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Modified biochar amended phytostabilization of selenium in contaminated soil under cold climate in northern Québec (Canada)
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  • Selma Etteieb,
  • Flavia Braghiroli,
  • Émilie Robert,
  • Sara Magdouli,
  • Satinder Kaur Brar,
  • Jean-François Blais
Selma Etteieb
Centre Technologique des Residus Industriels

Corresponding Author:[email protected]

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Flavia Braghiroli
Universite du Quebec en Abitibi Temiscamingue
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Émilie Robert
Centre Technologique des Residus Industriels
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Sara Magdouli
York University
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Satinder Kaur Brar
York University
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Jean-François Blais
Institut national de la recherche scientifique
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Abstract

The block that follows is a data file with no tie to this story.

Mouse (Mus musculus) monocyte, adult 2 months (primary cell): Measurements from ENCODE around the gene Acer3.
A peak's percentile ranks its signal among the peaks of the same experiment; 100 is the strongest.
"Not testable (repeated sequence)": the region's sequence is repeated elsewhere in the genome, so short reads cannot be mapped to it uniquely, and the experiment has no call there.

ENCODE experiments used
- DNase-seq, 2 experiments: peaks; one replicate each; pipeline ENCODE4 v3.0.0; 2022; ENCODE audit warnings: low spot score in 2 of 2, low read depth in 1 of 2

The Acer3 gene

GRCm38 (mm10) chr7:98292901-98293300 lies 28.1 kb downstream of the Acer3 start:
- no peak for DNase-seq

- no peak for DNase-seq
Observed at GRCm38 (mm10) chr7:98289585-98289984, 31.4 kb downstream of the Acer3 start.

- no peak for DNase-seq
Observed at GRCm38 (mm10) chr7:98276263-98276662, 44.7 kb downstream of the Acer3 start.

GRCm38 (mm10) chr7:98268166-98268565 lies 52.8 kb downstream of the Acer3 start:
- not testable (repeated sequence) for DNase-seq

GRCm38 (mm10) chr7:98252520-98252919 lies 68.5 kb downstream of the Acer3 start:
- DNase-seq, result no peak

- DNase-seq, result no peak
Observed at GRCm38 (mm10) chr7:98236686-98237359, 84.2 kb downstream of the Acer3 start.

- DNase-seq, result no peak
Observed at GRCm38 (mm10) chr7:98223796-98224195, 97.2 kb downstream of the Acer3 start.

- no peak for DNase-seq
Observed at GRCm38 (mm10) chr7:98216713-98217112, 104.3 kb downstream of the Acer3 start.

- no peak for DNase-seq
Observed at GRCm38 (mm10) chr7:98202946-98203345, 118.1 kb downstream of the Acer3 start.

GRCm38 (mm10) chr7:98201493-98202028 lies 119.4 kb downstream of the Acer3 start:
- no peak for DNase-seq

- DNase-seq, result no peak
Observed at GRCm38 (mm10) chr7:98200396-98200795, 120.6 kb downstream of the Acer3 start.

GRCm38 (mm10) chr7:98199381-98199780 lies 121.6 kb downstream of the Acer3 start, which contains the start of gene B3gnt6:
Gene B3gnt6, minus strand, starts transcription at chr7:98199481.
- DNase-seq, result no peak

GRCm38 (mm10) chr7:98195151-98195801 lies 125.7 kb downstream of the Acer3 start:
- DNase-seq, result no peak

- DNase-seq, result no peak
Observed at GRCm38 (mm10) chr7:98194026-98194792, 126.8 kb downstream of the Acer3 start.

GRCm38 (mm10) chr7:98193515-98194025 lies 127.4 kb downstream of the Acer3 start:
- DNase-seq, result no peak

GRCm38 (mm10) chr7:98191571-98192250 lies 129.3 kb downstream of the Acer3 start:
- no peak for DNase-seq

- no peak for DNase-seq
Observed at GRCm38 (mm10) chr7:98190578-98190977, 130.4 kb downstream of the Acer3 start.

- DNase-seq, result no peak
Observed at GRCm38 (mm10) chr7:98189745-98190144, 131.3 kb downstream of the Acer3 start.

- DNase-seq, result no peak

The strategy of combining phytostabilization and biochar amendment was suggested as an alternative for selenium (Se) bioremediation in contaminated soils. The current study aimed to test the performance of activated biochar as an amendment for the phytostabilization of selenium in soil by Phleum sp. For this, Phleum sp. had been grown in Se-contaminated soil mixed with activated biochar which was produced by the pyrolysis of wood residues and the activation of biochar at 900°C in presence of superheated steam. Results showed that Se immobilization in soil was enhanced by the addition of activated biochar owing to its improved physicochemical structure compared to non-modified biochar. In parallel, activated biochar contributed to the improvement of soil fertility by increasing pH and organic matter. The bioaccumulation factor (BAF) of Se in absence of activated biochar and biochar amendment was 8.7, which suggests the suitability of Phleum plant species as Se secondary accumulator species to be further used in a Nordic context. Se plant uptake was positively correlated to Se level in soil, pH, redox potential, organic matter, cations, metals (Al, Cr, Fe, Mn, Co, Pb) and anions (Cl, SO 4). However, Se bioavailability for plant uptake was reduced due to Se immobilization in soil by activated biochar which reduced the translocation of Se from soil to plant and then its bioaccumulation in plant. Thus, combination of activated biochar and Phleum Se-accumulator plant was validated as an efficient solution for Se remediation in contaminated soil which could be applied at large scale under cold climates.